STEM Grants

Motorola Solutions Foundation Provides $2.81 Million in Grants to Promote STEM

About 1 million students and teachers expected to benefit, particularly women and people of color.

Motorola Solutions Foundation, the charitable arm of Motorola Solutions, is providing $2.81 million in grants to organizations to promote STEM education, with a focus on women and people of color.

About 1 million students and teachers are anticipated to receive an average of 120 programming hours from the foundation’s partner nonprofit organizations in the upcoming school year. Programs will support students of all backgrounds, with an emphasis on populations underrepresented in STEM fields.

“The vast majority of recommended programs support hands-on opportunities in engineering and/or technology,” said Matt Blakely, executive director of the Motorola Solutions Foundation, in a prepared statement. “This year we’ve expanded the number of grants that provide technology education focused on public safety.”

The Innovation Generation grant program, as it’s officially called, is in its ninth year. After a competitive review process, 83 organizations will receive grants. All programs engage Motorola employees as volunteers or offer opportunities for future involvement.

Some of the grant recipients are:

  • American Indian Science and Engineering Society (AISES, national): AISES will work with two middle and/or high schools serving primarily Native American students to build the capacity of eight educators to incorporate teaching skills related to robotics and reach up to 100 students with interactive and age-appropriate STEM education activities through robotics programming.
  • Chicago Youth Centers (CYC, Chicago): Through the CYC Maker Lab program, students will learn how to code, manipulate vectors, use 3D printers and more. Also, students will take networking courses in IT essentials, routing and switching, the Internet of Things and network security. Certification will be available upon successful completion and demonstration of proficiency in one or more of these courses.
  • Florida Atlantic University (Boca Raton, FL): The Women in Engineering/Computer Science program will provide about 400 female students enrolled in engineering and computer science majors with mentorship, networking events and hands-on activities. The goal of this program is to maintain students’ interest in engineering and technology by fostering a supportive culture.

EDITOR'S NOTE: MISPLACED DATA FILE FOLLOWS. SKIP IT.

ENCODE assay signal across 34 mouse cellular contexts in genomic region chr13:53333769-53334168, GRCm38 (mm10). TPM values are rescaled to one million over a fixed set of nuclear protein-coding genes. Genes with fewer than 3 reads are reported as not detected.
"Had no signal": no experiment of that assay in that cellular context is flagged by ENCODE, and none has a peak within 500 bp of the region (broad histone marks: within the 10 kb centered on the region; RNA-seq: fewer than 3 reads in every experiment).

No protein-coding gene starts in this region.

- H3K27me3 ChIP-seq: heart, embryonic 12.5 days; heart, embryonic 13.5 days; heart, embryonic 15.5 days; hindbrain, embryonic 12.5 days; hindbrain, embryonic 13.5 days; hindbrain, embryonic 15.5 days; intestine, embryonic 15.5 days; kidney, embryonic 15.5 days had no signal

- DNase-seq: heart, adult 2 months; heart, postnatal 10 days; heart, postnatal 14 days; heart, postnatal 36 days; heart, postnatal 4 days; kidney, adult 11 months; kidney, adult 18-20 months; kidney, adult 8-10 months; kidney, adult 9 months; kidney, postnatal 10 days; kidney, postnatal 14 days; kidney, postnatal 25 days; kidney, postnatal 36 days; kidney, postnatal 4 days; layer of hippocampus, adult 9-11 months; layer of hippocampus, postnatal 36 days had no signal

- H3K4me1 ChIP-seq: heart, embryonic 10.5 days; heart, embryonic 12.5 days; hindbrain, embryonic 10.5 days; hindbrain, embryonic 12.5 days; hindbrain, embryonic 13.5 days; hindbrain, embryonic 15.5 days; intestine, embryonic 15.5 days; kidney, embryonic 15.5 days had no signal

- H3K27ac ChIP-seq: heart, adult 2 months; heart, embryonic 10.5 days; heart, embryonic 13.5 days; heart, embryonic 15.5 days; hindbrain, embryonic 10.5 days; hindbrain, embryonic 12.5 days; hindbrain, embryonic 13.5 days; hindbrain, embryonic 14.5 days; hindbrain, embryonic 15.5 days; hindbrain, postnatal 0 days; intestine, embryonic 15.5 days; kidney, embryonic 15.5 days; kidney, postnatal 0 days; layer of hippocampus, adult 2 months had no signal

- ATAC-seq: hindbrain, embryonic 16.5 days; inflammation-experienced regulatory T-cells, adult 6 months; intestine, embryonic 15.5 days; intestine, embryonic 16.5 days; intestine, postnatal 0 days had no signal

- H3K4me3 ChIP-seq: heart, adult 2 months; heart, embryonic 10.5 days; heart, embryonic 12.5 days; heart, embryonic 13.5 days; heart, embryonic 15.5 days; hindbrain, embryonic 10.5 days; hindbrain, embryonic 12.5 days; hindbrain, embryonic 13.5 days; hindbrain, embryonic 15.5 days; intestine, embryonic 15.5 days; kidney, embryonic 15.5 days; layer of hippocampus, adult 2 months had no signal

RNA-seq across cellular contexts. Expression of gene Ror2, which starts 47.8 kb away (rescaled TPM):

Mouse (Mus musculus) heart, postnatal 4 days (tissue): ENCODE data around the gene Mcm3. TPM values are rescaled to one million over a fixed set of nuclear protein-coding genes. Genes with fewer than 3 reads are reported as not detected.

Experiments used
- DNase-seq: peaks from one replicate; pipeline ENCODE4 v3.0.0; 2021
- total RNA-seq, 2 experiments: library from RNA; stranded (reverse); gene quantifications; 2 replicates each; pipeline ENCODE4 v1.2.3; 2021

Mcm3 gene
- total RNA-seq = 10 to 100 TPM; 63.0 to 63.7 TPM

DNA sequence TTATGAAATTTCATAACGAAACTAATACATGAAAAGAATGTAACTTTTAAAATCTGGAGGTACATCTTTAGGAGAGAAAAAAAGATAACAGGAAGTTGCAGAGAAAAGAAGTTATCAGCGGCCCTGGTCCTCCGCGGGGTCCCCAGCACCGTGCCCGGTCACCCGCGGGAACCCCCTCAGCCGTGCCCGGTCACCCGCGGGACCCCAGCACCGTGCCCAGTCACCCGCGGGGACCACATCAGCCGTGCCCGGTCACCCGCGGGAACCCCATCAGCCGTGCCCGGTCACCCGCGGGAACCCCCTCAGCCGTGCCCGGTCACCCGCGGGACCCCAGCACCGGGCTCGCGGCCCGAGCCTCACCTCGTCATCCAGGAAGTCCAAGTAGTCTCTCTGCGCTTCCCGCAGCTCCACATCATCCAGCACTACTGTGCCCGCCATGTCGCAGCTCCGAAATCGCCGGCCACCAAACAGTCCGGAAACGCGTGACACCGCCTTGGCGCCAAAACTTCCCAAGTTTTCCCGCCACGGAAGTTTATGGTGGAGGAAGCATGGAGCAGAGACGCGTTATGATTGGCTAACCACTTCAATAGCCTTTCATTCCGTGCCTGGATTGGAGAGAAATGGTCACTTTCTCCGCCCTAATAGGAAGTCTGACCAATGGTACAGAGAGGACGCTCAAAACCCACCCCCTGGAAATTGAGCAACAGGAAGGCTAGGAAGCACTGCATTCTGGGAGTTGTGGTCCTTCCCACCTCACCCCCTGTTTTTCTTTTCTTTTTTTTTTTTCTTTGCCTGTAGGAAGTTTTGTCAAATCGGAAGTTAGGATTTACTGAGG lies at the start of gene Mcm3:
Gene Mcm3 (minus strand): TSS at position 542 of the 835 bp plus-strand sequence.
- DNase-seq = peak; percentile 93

• The Boys’ Club of New York (New York, NY): The Boys’ Club Expanded STEM Program will provide about 100 low-income boys and young men of color in New York with focused, hands-on STEM classes in engineering, robotics and more. In addition, the Science of Smart Cities will teach students about mobile and wireless communications. Specifically, students will learn to send messages over long distances using custom-made radio frequency transmitters and receivers. Then they will be tasked to build their own infrared transmitters and receivers.
  • United Cerebral Palsy (Chicago): Life Labs’ Innovation Lab is a hackathon-style program that gathers individuals with disabilities in teams to compete for the best innovation that will improve the lives of people with disabilities. The Chicagoland 2016 Innovation Lab will provide 100 college and graduate students an opportunity to learn and apply entrepreneurial methods to create solutions for people with disabilities as well as engage with expert mentors.
  • Workshops for Warriors (San Diego): Workshops for Warriors will provide orientation, course instruction and hands-on training in computer-aided manufacturing and welding and fabrication to 150 veterans, wounded warrior and transitioning service members. Upon successful completion of the program, participants will earn nationally recognized portable and stackable credentials including SolidWorks, Mastercam, the National institute for Metalworking Skills, Immerse2Learn and more.

Since 2007, the Motorola Solutions Foundation has contributed more than $42 million to STEM education through its Innovation Generation grant program. For more information on Motorola Solutions Foundation, visit the organization’s website.

About the Author

Richard Chang is associate editor of THE Journal. He can be reached at

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